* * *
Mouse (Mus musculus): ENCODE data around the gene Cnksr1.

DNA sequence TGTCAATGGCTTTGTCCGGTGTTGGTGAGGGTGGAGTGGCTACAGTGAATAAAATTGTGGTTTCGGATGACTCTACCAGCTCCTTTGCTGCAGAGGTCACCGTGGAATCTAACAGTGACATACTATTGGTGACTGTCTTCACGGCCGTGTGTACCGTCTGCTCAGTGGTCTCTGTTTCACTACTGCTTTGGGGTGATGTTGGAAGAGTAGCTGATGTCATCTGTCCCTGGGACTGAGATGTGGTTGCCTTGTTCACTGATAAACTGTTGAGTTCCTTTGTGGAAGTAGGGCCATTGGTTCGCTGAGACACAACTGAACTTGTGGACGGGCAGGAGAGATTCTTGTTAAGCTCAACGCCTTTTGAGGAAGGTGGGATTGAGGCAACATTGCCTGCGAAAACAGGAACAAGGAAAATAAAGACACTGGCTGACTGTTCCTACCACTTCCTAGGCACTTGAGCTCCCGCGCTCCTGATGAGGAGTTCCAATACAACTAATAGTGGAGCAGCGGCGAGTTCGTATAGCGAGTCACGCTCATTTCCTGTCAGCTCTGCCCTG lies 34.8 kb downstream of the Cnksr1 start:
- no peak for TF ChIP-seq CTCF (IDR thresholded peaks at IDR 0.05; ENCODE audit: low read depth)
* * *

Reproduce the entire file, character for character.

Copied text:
Mouse (Mus musculus): ENCODE data around the gene Cnksr1.

DNA sequence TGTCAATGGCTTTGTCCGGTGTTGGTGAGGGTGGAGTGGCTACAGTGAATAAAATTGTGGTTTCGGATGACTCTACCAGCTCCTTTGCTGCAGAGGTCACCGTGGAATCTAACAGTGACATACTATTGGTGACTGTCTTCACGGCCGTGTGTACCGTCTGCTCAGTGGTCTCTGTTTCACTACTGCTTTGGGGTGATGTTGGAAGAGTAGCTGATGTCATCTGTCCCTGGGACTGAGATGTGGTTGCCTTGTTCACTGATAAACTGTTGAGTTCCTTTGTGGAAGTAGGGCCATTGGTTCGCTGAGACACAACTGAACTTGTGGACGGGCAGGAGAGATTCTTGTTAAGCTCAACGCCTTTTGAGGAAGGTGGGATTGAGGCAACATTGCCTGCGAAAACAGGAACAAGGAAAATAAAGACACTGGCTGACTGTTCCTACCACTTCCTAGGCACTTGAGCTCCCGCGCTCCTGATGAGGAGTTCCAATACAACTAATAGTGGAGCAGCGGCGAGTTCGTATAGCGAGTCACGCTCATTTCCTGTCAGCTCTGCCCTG lies 34.8 kb downstream of the Cnksr1 start:
- no peak for TF ChIP-seq CTCF (IDR thresholded peaks at IDR 0.05; ENCODE audit: low read depth)